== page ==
USD/TRY consists of the US dollar and the Turkish lira. The Turkish lira has been very volatile since 2016 following a failed coup attempt and the subsequent purges that have taken place in Turkish society, and politics in Turkey has been very unstable since then.


USD/MXN is the US dollar against the Mexican peso. Tensions have increased between these two countries after US President Donald Trump won the 2016 presidential election. The current 20% tariff rate has already led to a significant increase in the volatility of this pair.

What is the difference between high volatility and low volatility currency pairs?

Currencies with high volatility will normally move more points in a given period than currencies with low volatility and this will lead to an increased risk in high volatility currency pairs. High volatility currencies are more likely to slide and due to high volatility currency pairs making bigger moves, traders should determine the right position size to take when trading them.

What are the least volatile currency pairs?

The least volatile currency pairs are usually majors and can include EUR USD, USD/JPY, GBP/USD and USD/CHF.

How to trade Forex volatility

There are 5 simple steps to help traders get started in trading volatility in forex:

Research the currency pairs to be traded

Performs analysis on that currency pair (technical and fundamental).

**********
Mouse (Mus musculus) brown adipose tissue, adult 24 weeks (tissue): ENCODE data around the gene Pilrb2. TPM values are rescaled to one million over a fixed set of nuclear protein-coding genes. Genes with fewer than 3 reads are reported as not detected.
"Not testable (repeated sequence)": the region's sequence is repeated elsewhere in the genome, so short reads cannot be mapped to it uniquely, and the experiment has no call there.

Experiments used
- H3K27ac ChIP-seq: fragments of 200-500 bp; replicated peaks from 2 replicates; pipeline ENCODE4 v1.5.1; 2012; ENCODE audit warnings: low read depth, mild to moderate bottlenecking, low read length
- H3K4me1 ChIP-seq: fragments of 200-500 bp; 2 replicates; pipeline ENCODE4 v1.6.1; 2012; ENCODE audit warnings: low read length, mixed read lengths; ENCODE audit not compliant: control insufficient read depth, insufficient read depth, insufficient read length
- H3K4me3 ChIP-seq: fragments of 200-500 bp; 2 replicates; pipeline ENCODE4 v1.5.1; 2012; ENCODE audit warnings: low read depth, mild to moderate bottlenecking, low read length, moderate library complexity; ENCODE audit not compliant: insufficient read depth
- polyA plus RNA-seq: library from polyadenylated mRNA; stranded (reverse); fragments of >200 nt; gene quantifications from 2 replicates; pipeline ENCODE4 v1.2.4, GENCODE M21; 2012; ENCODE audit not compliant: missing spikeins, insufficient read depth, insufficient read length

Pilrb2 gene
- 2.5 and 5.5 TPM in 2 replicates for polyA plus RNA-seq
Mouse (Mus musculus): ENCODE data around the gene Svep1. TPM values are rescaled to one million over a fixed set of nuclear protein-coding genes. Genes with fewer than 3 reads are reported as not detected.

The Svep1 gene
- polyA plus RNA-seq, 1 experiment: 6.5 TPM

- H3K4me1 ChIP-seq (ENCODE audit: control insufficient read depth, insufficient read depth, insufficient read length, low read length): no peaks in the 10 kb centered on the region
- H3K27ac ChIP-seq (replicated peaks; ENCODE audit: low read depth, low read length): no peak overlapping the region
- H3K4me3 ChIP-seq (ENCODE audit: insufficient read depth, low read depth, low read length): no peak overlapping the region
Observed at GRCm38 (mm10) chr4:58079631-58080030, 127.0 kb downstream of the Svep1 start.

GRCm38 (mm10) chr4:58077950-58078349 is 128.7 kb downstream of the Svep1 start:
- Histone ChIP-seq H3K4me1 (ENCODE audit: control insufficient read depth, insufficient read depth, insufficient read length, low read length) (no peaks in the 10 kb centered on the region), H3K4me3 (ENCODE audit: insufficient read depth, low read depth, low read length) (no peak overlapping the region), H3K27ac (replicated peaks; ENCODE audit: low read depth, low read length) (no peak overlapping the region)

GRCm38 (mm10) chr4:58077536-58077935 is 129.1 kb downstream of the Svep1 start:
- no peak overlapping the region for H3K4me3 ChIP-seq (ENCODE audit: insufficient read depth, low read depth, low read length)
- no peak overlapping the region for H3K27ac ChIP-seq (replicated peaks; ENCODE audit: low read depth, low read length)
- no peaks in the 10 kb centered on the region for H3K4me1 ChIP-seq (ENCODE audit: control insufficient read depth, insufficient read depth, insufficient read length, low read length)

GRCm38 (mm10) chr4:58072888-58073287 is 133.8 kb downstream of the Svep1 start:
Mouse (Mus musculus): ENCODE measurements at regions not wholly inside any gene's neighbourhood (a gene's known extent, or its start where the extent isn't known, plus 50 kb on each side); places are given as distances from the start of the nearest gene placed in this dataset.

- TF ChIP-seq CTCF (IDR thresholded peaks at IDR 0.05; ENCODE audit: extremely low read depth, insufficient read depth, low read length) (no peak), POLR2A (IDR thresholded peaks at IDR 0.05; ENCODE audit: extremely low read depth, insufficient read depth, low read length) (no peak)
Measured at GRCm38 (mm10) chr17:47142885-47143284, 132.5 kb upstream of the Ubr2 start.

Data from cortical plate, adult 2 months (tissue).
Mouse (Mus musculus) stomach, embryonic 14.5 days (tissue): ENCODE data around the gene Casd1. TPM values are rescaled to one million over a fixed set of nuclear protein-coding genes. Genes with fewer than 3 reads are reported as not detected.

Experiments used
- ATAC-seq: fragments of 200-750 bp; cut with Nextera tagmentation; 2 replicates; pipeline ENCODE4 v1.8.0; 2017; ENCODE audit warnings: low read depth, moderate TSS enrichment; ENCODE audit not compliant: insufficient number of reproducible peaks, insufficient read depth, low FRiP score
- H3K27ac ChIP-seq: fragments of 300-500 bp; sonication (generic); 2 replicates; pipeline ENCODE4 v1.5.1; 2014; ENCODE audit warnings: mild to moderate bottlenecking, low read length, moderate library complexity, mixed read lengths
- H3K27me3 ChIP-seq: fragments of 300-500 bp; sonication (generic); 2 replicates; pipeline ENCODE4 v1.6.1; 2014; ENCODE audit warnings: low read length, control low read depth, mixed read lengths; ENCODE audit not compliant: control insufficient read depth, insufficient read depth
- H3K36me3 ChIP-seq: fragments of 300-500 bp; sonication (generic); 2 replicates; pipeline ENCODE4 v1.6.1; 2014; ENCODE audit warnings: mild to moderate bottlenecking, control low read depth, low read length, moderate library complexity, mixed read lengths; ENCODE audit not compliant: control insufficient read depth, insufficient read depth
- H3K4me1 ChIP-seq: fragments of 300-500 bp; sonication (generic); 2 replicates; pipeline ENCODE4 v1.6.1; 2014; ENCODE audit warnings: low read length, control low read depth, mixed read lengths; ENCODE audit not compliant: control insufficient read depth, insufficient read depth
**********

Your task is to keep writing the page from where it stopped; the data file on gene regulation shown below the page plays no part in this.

Choose a currency trading strategy

Create an account and deposit money

Open, monitor and close a first position

According to research in South Africa, the foreign exchange market is one of the largest and most active markets in the world. In layman’s terms, trading in the forex market basically means making money by buying or short selling one or more currency pairs. Using various technical analysis indicators, fundamental analysis or a combination of both, traders evaluate the future movement of one currency in relation to another.

Technically, forex trading is about knowing what to trade, and when it comes to the active trading of currency pairings, volatility is an important part of most strategies. Whether traders are interested in driving profit from hypothetical endeavors or hedging financial risk, a currency’s inherent volatility is an aspect of its behavior that must be accounted for.

Volatility is an important consideration in everything from predicting weather patterns to the project’s future price action for trade.

Stable and volatile currencies

Although volatility patterns can change at any time, some currencies have gained a reputation for showing greater stability over time – including:

Norwegian krone
Singapore dollar
New Zealand dollars
Hong Kong dollar
Swiss franc

The governments backing these currencies have developed a reputation for maintaining sound public accounts and limited intrusion into market affairs. There are also major heavyweight currencies that are considered to maintain general long-term stability, including…

The dollar
British pound
Chinese renminbi
Japanese yen

Key factors affecting volatility

Many factors influence the market and affect its volatility including:

Volatile currency pairs follow the technical areas of forex trading, such as price patterns, resistance levels, support, etc.

Traders need to keep up to date with all the latest forex news, currency pair prices and analysis.

All types of data releases can affect the volatility of currency pairs.

Technical analysis helps traders measure volatility.